Happened to the Old School?
by Stephanie Beecoff
Who were Ralph and Roger
Connection with Martha and Giles
Corey Diary (fiction)
Photo by Kilmer Sweazy
In 1869, the Massachusetts Legislature approved an act that abolished the school district system and made it incumbent on the town to take possession of the property and assume the liabilities for district schools. The town voted to embark on a school construction plan that included a new school in West Peabody.
Prior to that two schools existed under the districts set up when the area was the town of Danvers. According to the townís first published school annual report in 1839, there was the No. 4 district school near Suntaug lake and the No. 10 district school in the area that today is near the Route 1 interchange at Lowell Street.
After South Danvers separated from Danvers in 1855, the No. 4 school became the No. 8 school and was later known as the Suntaug school. The No. 10 school became the No. 5 South Danvers district school and was known as the Locustdale School. At that time, a West, District No. 7, school was also in operation.
In 1868, the No. 7 and No. 8 schools were described "as dilapidated hovels" and a "constant source of demoralization to the schools. They take all the pride, and spirit and ambition, out of the children by the concentrated wretchedness which hangs about and pervades every part of them. They have most of the appearance with but few of the comforts of a barn.
Ventilation is now deemed necessary to health of body and activity of mind. But ventilation which is secured by the removal of the entire lower panel of the door, letting the cold winter winds right in upon the feet of the teacher and pupils, is not, in the judgement of the Committee, conducive either to health or the comfort of the school. We do not hesitate to pronounce these buildings a disgrace to the Districts which tolerated and perpetuated the condition."
The school in the Suntaug district was described as "so small and kept in so unattractive a room, that it is difficult to retain a competent teacher for even one entire year."
The residents voted in 1869 to spend $14,000 to build a new school house in a central location to accommodate the students from the Locustdale, West and Suntaug districts. The school house was completed and occupied on January 11, 1870.
"No greater change has been made in any school than was made in this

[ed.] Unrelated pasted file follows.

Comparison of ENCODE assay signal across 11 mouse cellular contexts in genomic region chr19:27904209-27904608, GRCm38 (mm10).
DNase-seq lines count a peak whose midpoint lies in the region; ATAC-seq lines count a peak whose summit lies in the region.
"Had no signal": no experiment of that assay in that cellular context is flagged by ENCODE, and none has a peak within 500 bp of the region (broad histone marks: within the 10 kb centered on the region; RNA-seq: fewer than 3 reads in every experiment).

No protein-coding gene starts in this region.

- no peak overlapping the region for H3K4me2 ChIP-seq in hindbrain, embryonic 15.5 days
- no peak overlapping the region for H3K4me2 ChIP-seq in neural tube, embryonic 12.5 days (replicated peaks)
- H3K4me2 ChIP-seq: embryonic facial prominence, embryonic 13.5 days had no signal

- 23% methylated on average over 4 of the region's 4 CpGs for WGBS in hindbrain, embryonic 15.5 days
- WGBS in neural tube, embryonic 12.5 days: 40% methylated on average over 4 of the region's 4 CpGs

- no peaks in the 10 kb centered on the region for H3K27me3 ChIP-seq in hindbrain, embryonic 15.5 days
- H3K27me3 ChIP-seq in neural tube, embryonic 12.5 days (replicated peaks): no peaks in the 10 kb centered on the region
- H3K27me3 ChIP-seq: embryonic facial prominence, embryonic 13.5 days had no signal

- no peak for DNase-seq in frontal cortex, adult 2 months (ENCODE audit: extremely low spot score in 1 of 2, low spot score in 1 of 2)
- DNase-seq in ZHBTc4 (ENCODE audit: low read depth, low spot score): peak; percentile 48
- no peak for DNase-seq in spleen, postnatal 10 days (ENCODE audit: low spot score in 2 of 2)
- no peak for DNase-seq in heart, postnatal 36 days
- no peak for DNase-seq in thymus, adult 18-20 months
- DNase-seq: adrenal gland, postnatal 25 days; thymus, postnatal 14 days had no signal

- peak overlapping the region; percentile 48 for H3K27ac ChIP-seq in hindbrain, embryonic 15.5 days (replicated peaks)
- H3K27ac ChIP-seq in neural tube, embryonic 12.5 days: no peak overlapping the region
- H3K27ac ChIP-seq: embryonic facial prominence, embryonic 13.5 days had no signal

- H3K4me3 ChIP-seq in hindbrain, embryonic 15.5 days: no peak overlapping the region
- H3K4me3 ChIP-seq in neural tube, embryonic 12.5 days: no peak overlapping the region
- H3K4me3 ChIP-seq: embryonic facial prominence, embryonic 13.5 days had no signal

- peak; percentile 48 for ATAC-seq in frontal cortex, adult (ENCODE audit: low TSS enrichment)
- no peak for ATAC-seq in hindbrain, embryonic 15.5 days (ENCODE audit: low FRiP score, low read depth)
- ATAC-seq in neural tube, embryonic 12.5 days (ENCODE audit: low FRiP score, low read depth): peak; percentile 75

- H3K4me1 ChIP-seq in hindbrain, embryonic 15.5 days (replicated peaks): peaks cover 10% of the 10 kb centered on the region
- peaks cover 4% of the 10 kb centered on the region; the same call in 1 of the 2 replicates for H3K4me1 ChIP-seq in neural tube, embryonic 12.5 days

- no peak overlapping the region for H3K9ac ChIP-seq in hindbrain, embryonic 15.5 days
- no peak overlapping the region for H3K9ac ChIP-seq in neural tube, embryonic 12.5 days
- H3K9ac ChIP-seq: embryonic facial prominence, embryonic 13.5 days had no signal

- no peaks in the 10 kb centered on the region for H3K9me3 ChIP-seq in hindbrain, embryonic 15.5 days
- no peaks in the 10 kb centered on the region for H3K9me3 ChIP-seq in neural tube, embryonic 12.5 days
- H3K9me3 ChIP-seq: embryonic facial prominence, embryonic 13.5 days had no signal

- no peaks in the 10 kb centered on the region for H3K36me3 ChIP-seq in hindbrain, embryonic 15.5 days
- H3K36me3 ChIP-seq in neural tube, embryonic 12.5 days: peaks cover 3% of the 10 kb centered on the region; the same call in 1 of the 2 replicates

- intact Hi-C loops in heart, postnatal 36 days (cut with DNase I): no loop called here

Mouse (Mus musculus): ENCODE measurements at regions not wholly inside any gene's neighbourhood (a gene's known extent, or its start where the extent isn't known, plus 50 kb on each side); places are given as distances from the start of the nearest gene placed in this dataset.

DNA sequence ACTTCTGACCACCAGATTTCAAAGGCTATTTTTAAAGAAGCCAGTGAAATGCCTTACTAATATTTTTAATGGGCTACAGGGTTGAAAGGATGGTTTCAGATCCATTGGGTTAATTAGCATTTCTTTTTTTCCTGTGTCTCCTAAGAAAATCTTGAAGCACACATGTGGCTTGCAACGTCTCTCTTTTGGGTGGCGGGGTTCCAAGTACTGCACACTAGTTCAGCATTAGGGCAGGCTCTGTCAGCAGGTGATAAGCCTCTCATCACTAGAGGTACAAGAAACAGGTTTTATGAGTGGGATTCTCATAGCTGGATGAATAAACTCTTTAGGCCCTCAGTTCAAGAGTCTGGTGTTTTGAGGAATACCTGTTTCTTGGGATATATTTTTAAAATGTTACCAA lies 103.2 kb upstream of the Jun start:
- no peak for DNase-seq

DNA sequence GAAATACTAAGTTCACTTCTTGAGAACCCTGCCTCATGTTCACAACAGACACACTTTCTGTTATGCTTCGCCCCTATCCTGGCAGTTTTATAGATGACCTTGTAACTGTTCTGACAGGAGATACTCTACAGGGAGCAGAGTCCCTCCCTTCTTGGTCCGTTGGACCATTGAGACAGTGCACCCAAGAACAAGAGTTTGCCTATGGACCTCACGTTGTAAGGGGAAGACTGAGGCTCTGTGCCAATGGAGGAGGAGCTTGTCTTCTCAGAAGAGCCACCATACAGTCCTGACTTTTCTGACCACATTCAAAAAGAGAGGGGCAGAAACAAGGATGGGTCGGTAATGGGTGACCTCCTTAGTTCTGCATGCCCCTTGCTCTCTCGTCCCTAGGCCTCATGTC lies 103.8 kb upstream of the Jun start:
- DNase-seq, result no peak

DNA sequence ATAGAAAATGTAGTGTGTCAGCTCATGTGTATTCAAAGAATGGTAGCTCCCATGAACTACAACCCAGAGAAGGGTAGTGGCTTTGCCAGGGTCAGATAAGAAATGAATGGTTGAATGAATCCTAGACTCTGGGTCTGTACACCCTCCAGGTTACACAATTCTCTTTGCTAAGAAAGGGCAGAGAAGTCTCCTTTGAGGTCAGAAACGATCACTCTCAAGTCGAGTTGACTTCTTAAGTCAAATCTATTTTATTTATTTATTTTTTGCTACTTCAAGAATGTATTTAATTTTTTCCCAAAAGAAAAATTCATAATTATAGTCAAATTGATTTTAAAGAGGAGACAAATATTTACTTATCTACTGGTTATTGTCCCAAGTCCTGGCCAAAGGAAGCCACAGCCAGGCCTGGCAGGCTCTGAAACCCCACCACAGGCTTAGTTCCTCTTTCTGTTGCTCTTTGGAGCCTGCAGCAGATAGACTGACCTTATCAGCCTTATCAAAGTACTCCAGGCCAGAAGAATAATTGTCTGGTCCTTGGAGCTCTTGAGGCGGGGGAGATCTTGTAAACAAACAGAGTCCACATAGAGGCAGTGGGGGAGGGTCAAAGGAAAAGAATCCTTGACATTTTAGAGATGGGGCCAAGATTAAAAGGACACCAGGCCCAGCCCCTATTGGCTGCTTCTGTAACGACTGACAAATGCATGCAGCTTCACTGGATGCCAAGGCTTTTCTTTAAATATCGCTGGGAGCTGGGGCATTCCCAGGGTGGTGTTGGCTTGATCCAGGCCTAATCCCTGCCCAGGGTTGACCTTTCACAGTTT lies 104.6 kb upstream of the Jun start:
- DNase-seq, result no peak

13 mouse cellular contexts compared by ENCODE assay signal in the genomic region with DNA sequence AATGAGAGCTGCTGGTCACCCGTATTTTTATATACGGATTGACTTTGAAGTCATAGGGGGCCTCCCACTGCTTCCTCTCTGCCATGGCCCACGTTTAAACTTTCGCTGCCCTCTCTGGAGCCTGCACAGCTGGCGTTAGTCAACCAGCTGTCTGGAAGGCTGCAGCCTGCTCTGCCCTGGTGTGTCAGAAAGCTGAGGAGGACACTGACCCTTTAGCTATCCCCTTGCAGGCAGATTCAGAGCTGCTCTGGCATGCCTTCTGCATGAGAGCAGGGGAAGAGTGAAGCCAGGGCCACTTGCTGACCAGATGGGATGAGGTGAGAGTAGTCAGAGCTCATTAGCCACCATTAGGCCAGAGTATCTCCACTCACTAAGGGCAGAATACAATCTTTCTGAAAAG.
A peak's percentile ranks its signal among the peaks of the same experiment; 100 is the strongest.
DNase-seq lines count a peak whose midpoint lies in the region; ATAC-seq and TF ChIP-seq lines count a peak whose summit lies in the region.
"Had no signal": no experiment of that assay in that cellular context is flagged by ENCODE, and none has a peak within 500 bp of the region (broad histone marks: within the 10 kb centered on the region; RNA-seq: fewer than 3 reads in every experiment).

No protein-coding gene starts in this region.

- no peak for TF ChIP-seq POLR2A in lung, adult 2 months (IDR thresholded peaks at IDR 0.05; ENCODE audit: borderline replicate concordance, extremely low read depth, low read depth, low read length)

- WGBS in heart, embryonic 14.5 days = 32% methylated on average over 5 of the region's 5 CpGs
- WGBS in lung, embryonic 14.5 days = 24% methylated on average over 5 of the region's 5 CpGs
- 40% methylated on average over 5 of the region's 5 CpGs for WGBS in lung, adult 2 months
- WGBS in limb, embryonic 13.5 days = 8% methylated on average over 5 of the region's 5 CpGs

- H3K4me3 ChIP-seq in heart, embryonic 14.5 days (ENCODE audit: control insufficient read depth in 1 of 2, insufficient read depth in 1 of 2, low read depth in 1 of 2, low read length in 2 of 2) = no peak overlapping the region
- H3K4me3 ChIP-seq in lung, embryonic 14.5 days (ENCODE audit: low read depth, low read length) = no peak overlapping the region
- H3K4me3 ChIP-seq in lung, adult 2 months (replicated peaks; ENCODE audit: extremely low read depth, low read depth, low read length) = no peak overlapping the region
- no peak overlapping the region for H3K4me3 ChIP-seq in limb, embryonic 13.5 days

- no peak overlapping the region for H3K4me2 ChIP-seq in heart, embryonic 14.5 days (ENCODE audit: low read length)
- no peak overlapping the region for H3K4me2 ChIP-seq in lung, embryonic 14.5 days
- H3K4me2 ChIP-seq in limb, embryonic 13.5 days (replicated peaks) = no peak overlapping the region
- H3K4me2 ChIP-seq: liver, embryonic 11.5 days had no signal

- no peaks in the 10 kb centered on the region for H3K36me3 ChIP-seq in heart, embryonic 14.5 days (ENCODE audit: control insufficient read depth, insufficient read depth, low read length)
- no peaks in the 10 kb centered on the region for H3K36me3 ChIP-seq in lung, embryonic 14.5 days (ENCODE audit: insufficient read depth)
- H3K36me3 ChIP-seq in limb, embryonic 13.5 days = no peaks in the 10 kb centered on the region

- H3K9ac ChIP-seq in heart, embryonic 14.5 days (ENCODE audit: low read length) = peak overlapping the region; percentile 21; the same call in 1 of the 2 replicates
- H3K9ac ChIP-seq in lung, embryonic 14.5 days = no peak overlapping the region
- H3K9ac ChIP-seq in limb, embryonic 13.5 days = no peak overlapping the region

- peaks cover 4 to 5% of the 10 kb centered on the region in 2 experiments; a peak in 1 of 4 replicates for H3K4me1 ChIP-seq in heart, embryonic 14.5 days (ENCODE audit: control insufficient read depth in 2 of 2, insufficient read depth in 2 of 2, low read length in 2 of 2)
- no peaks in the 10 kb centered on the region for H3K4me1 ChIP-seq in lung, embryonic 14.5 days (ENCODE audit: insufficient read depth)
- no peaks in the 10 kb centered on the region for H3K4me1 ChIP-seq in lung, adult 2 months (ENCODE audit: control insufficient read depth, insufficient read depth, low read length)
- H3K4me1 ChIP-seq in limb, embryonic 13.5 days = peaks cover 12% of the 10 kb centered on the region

during the eleven weeks that it was in session," reads the 1870 annual
report. "Starting with four classes, each of respectable size, and all
apparently desirous of making the most of the winterís work, with a teacher
full of enthusiasm, the work proceeded most satisfactorily, and the results
accomplished have been all that could be desired. But one thing remains
to be done to make this school one of the best of the town. Hitherto it
has been the custom, in this part of the town, for the larger portion of
the scholars, those old enough to begin the study of Grammar and Written
Arithmetic, to remain out of school during the Summer and Fall terms. If
this custom can be reversed, and the larger portion remain in during the
whole of the school year, until the Grammar School studies are completed,
then, as good results will be obtained here as in any other school."
The erection of the West school was left in the hands of a Building Committee. Thomas Flint, Esq. was the chairman. Originally, the schoolhouse in West Peabody was a miniature structure, containing only two rooms on the first floor and a spacious hall on the flat overhead.
The guest speaker at the dedication ceremony was Joseph White, Secretary of the Board of Education. He pointed out "the evils of the just-abandoned school districts." A second speaker was the principal of Peabody High School, Mr. Grace. James B. Foster wrote an original poem for the dedication ceremonies.
Over the next 56 years, there were constant improvements made to the school at the request of citizens in the western wards. For example, in 1911 the Menís Club of West Peabody requested that the school board install electric lights at the school to replace the old "oil" lamps.